What is a Pressure Injury?

What is a Pressure Injury?

A pressure injury may be called a “bedsore” by those not in the medical field. This type of wound is caused by too much pressure. For example, if you are sitting or lying in one position for too long. The blood flow slows down, and your skin and tissue can die causing a wound. These types of wounds are painful  and very hard-to-heal. The risk of infection is high.

Who is at Risk?

  • Incontinence of stool or urine
  • Age
  • Serious illnesses
  • Poor nutrition
  • Immobility
  • Moisture
  • Posture/deformity
  • Friction
  • Sensory loss
  • Body type

The most common places for a pressure ulcer or injury it over a bony area such as the heel, tailbone, elbow, hip, shoulder, and back of the head. You can also develop a pressure injury due to a medical device such as a splint, cast, catheter, and brief. People at risk for pressure ulcers include those who cannot move or reposition on their own, poor seating positions in a wheelchair or up in bed, poor health, weakness, paralysis, unable to control their bowels or bladder, recovery from surgery, dehydration, and poor appetite.

  • Inspect skin daily. Look for redness or breaks in the skin. You should notify your doctor of any changes.
  • Avoid aggressive massage or massaging over bony areas like the hips. Use moisturizers, especially after a bath or shower.
  • If you have accidents of urine or stool, it is especially important to make sure your skin is cleansed, dried, and protected using a barrier cream such as zinc oxide that is found in diaper rash products to prevent skin breakdown. Use sanitary pads or disposable underwear that are absorbent and help wick away moisture from your skin.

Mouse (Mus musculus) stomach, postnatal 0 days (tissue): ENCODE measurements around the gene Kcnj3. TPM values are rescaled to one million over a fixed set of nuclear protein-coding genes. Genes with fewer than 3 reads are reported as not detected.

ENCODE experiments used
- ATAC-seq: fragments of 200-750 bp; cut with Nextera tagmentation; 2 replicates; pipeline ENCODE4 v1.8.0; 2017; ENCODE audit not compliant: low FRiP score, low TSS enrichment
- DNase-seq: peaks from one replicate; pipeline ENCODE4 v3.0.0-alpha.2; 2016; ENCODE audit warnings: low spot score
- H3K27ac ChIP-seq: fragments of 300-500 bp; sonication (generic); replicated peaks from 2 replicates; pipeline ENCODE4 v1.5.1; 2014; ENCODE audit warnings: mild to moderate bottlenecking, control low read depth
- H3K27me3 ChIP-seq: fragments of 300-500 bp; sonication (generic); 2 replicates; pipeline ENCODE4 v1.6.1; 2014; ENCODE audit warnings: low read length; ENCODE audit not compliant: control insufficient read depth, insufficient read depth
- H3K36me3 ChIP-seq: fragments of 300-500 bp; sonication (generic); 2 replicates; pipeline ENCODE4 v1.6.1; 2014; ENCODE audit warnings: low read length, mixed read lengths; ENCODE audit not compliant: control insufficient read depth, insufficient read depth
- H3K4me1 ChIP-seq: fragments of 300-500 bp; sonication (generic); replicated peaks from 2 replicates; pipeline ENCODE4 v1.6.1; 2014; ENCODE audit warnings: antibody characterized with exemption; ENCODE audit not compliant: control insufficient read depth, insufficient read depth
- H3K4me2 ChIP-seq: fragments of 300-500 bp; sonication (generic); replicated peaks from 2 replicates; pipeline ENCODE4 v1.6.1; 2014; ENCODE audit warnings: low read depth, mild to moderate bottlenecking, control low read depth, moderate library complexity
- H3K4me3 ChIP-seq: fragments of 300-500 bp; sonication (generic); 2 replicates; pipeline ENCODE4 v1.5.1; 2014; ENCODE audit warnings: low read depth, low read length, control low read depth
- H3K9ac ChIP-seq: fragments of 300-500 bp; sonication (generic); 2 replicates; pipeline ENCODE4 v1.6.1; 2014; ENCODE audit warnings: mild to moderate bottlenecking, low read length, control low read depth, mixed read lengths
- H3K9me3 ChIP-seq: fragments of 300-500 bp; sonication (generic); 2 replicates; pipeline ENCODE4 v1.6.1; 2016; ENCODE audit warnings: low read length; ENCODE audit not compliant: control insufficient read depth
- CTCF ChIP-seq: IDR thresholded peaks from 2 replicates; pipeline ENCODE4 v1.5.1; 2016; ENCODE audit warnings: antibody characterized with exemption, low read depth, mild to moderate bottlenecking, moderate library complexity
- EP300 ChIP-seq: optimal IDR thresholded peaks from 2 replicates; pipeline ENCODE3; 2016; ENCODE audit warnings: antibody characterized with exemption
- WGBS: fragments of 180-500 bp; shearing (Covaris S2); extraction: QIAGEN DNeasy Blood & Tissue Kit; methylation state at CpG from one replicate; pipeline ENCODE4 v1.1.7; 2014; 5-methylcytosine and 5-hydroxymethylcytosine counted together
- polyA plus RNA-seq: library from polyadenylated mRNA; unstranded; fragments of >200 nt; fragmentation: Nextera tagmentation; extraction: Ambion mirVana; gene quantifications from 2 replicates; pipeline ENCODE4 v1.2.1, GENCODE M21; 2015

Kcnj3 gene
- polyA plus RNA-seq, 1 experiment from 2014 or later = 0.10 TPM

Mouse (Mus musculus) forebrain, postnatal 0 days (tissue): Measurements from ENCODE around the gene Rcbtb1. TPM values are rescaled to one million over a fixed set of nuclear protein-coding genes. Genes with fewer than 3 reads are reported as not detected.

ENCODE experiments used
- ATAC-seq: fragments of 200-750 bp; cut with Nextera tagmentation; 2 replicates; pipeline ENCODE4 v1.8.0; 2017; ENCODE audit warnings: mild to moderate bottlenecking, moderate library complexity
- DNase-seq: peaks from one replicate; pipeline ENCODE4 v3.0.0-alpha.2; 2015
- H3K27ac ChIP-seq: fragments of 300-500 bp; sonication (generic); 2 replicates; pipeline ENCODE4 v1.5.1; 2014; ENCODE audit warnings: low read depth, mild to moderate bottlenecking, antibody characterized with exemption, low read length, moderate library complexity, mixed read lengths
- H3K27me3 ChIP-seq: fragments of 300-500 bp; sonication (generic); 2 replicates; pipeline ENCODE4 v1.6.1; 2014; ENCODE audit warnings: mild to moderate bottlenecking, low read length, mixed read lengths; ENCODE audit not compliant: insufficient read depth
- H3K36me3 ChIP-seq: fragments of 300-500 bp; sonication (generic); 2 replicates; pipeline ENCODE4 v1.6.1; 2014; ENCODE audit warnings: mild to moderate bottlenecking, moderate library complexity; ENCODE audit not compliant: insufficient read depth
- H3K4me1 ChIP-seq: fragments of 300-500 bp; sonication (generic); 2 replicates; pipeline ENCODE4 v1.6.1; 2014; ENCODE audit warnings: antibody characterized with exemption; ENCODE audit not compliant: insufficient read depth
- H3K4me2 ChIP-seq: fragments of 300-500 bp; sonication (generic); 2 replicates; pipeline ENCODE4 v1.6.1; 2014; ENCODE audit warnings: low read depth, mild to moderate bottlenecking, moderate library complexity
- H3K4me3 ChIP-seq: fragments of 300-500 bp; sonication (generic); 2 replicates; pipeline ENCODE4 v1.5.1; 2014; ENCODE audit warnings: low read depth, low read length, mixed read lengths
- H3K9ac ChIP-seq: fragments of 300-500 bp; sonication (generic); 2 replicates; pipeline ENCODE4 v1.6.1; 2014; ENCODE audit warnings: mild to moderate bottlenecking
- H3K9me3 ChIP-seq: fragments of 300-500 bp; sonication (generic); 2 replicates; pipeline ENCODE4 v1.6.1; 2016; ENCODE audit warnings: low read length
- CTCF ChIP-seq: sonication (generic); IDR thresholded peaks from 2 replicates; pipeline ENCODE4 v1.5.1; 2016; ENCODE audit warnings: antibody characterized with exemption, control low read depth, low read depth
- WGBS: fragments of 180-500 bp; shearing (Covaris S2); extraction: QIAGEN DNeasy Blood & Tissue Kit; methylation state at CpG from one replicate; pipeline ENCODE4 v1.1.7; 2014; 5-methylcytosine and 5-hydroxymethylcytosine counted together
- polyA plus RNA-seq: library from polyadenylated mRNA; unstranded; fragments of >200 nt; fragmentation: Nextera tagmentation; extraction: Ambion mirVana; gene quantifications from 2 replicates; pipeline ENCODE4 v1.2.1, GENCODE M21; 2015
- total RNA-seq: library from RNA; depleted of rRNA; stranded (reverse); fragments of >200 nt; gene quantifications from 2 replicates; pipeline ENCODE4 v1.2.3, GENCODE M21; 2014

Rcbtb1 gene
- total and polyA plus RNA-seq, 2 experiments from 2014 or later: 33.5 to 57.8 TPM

What can you do?

Shift your weight every 15 minutes while sitting up in a chair. Turn from your back to either side every 2 hours or less while in bed. Use a 3-4-inch wheelchair chair cushion while sitting on any surface. Use good posture while sitting. Keep the head of the bed as low as possible while in bed. The higher up the head of the bed is, the more pressure is on your tailbone. Use pillows or wedges to help take the pressure off high-pressure point areas (heels, tailbone, knees, and hips). For heels, you can use pillows lengthwise to make sure heels are off the bed. Follow your doctor’s recommendations for diet and fluid intake.

When should I call my doctor about my wound?
  • Increased pain
  • Increased swelling
  • Redness and warmth surrounding wound and or skin
  • Increased drainage
  • Smelly drainage after cleansing your wound during
    dressing changes.
wound-care

©2020 Human Biosciences, Inc. The content presented here is for your information only. It is not a substitute for professional medical advice.